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in art, a kind of visual trickery in which painted forms seem to be real. It is sometimes called trompe l'oeil [Fr.,=fool the eye]. The development of one-point perspectiveperspective,
in art, any method employed to represent three-dimensional space on a flat surface or in relief sculpture. Although many periods in art showed some progressive diminution of objects seen in depth, linear perspective, in the modern sense, was probably first
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 in the Renaissance advanced illusionist technique immeasurably. It was highly developed in the baroque period; Caravaggio's bowls of fruit included insects to enhance verisimilitude. American masters of trompe l'oeil include William M. HarnettHarnett, William Michael
, 1848–92, American painter, b. Ireland. He emigrated to Philadelphia as a child; he first learned engraving and then studied painting at the Pennsylvania Academy of the Fine Arts and at the National Academy of Design and Cooper Union.
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 and John F. PetoPeto, John F.
, 1854–1907, American painter, b. Philadelphia. Largely self-taught, Peto worked in the exacting style of trompe l'oeil illusionism perfected by William Harnett.
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imitation of the visible world in works of visual art; the creation of an impression of really existing objects and space.

Illusionism presupposes the visual effacement of the barrier between the conventional world of representation and actuality and their overlapping active interaction. It calls for the visual substitution or seeming destruction of the material substance (of which the work itself consists)—the flatness of the wall or the painting. Illusionism first appeared in the paintings of antiquity, played a noticeable role in Renaissance art, and became one of the main principles of monumental decorative baroque art (in baroque interiors the concrete architectural space merges with the illusory painted space that stretches into infinity). Illusionism is also seen in easel works—for example, in oil paintings, more rarely in graphics like the black and white “trick” still lifes of the 18th century and in F. P. Tolstoi’s watercolors in Russia.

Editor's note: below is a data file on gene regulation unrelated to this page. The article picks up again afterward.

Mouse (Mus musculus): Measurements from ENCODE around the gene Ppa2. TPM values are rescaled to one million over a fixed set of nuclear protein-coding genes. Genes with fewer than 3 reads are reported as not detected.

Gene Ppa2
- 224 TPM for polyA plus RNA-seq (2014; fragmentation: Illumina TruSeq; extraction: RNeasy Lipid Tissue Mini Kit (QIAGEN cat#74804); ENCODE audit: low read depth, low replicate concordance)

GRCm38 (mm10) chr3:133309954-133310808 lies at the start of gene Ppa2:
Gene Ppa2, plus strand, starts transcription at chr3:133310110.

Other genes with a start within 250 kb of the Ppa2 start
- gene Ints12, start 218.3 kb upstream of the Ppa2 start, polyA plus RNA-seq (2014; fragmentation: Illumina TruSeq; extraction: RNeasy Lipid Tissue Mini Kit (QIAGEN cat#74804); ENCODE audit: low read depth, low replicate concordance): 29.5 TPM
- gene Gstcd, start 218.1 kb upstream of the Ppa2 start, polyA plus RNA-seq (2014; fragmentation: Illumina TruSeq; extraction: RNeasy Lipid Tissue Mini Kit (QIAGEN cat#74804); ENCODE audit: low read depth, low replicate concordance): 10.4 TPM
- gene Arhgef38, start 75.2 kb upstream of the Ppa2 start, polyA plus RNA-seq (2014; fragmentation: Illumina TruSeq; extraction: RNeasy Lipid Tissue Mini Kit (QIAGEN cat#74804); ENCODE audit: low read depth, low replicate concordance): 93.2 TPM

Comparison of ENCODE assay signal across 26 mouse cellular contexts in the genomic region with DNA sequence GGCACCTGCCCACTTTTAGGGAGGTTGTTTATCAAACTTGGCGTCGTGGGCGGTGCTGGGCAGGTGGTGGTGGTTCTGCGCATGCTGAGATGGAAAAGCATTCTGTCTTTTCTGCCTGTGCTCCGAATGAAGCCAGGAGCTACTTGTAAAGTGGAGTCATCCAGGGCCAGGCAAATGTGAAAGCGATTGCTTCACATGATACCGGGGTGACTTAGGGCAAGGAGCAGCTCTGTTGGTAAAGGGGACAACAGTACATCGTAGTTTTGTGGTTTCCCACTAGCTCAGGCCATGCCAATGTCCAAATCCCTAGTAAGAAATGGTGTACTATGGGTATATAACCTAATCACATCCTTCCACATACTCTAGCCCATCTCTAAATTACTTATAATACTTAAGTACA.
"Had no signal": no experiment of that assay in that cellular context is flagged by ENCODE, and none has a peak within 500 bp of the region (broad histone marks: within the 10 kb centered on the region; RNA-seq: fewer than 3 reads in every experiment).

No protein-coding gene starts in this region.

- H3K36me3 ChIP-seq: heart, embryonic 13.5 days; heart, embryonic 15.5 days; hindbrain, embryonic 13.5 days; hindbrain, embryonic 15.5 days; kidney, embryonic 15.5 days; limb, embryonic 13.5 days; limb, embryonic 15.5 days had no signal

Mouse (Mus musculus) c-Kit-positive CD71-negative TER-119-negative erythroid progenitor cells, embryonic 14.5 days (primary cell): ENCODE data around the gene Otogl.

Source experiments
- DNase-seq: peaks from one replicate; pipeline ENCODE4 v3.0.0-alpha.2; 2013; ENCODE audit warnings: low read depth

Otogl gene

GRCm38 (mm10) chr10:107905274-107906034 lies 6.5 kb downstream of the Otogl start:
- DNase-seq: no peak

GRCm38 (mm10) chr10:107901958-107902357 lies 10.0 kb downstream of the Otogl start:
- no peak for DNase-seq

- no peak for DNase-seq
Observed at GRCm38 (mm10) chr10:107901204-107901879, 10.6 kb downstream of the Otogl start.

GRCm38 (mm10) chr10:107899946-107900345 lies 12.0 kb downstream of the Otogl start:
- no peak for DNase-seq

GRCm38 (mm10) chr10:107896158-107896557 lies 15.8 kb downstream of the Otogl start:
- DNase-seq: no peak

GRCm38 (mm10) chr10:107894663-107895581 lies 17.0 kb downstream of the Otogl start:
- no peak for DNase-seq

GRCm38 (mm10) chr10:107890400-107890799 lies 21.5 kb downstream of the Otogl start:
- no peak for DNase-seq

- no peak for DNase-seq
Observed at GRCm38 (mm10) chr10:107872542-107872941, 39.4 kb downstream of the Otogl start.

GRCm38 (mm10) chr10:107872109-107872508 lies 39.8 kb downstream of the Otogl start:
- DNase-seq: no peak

a circus and variety art based on the use of such stage props as boxes with false bottoms and optical devices and on sleight of hand. The magician makes people and things appear and disappear and creates “magical transformations.” The art of illusionism is based essentially on optical illusion.

Conjuring began in antiquity, when priests created illusions. In the 17th and 18th centuries technicians performed “wonders,” based on mechanical devices, at fairs. In the 19th century H. Houdini performed in Paris and developed many of the principles of magic in use today. Twentieth-century magicians stage revues with difficult stunts and illusions, comic effects, and a more theatrical flavor.